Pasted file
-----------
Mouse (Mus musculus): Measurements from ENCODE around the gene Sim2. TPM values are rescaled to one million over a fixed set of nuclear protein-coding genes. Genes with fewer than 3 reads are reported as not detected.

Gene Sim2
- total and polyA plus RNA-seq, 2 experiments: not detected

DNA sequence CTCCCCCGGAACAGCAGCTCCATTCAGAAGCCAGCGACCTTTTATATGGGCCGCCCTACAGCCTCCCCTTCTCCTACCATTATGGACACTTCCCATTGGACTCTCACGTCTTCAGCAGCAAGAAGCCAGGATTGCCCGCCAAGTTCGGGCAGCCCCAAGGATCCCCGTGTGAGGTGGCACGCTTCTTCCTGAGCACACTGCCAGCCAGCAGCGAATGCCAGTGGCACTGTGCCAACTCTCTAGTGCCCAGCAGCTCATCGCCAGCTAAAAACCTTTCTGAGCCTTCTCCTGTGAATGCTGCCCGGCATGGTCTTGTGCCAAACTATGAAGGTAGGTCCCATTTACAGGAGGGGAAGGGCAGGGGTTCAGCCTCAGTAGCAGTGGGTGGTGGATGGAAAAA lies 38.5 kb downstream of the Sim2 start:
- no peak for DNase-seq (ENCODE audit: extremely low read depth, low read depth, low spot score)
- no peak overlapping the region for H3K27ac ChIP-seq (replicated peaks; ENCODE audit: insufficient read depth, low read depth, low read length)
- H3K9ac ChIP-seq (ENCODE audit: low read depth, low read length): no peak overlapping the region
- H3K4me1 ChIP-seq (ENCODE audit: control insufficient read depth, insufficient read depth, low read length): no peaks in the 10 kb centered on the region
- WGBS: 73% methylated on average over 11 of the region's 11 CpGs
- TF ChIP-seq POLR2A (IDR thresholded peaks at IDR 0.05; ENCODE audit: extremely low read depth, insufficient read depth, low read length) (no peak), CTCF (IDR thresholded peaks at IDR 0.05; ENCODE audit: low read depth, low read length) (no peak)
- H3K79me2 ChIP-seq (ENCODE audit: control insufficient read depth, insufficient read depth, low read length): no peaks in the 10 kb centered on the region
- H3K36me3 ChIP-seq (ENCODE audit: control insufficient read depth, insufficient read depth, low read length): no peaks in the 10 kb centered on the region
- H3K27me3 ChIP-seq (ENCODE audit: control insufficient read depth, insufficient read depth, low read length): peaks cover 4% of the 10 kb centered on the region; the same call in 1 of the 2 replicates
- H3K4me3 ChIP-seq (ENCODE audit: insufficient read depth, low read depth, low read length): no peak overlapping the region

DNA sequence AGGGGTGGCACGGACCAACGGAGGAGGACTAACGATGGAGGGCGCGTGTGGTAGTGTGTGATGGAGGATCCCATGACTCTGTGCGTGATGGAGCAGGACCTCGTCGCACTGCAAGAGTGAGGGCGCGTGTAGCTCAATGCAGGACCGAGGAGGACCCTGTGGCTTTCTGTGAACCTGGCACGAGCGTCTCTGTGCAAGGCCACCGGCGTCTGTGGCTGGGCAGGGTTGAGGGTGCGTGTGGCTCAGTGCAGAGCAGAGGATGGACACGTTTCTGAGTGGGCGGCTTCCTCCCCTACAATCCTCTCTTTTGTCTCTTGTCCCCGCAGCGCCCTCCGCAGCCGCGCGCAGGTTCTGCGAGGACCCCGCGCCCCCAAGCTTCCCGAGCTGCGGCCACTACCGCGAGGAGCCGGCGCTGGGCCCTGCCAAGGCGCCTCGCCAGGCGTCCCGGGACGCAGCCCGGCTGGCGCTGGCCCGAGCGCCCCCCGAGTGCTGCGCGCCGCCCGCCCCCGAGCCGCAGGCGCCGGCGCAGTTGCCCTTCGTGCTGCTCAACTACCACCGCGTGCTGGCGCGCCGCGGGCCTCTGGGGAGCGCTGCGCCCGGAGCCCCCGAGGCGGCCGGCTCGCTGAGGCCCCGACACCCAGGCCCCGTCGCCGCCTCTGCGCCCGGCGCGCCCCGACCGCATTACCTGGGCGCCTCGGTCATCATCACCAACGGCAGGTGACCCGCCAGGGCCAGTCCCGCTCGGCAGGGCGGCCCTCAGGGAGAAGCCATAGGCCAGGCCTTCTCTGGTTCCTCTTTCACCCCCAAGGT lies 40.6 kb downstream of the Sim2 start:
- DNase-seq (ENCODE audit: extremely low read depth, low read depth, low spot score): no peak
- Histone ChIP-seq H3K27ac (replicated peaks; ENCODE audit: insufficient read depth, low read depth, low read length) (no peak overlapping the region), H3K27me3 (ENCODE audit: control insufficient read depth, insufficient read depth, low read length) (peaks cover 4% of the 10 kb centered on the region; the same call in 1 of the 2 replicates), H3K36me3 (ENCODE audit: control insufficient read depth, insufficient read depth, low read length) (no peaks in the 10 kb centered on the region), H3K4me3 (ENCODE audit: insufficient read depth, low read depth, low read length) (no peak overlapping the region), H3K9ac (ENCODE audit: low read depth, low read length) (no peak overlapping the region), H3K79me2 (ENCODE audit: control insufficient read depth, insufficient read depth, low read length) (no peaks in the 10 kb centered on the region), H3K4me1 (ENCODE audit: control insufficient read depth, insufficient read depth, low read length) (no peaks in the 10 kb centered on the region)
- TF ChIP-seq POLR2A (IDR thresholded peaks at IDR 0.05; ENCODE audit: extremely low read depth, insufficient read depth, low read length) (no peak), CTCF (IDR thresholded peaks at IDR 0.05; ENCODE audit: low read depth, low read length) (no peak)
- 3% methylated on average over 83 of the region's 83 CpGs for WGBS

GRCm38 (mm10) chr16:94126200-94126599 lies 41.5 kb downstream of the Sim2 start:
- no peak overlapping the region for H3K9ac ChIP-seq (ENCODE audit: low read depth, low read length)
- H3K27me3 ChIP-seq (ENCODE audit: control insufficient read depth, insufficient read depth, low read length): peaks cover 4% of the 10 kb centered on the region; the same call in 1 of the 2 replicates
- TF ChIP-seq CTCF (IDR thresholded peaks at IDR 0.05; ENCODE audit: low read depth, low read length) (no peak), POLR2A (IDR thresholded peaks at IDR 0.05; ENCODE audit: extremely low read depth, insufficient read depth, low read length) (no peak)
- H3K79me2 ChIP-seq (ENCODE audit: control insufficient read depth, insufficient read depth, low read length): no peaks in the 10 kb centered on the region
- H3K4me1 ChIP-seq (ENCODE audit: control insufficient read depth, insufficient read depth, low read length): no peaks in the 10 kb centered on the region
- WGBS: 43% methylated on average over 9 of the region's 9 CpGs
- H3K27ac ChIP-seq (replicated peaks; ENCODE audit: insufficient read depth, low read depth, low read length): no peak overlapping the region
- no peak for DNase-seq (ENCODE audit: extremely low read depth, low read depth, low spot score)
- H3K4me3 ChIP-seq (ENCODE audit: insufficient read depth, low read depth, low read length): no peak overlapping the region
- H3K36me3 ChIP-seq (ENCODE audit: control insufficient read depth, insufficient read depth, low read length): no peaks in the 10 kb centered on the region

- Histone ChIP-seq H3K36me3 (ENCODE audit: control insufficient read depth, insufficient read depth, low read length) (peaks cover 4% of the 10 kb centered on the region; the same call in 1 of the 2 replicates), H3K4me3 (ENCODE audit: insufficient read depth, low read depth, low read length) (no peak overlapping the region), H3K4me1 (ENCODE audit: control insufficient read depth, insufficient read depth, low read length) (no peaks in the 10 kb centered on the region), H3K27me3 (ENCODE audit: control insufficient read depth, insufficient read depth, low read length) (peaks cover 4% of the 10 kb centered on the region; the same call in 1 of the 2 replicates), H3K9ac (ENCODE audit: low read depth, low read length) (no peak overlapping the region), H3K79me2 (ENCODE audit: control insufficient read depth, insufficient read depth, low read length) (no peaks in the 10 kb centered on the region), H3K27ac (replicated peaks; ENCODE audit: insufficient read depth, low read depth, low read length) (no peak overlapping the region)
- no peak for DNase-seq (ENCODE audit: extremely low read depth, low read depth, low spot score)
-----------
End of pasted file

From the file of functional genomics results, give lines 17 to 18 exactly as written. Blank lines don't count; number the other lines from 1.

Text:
- Histone ChIP-seq H3K27ac (replicated peaks; ENCODE audit: insufficient read depth, low read depth, low read length) (no peak overlapping the region), H3K27me3 (ENCODE audit: control insufficient read depth, insufficient read depth, low read length) (peaks cover 4% of the 10 kb centered on the region; the same call in 1 of the 2 replicates), H3K36me3 (ENCODE audit: control insufficient read depth, insufficient read depth, low read length) (no peaks in the 10 kb centered on the region), H3K4me3 (ENCODE audit: insufficient read depth, low read depth, low read length) (no peak overlapping the region), H3K9ac (ENCODE audit: low read depth, low read length) (no peak overlapping the region), H3K79me2 (ENCODE audit: control insufficient read depth, insufficient read depth, low read length) (no peaks in the 10 kb centered on the region), H3K4me1 (ENCODE audit: control insufficient read depth, insufficient read depth, low read length) (no peaks in the 10 kb centered on the region)
- TF ChIP-seq POLR2A (IDR thresholded peaks at IDR 0.05; ENCODE audit: extremely low read depth, insufficient read depth, low read length) (no peak), CTCF (IDR thresholded peaks at IDR 0.05; ENCODE audit: low read depth, low read length) (no peak)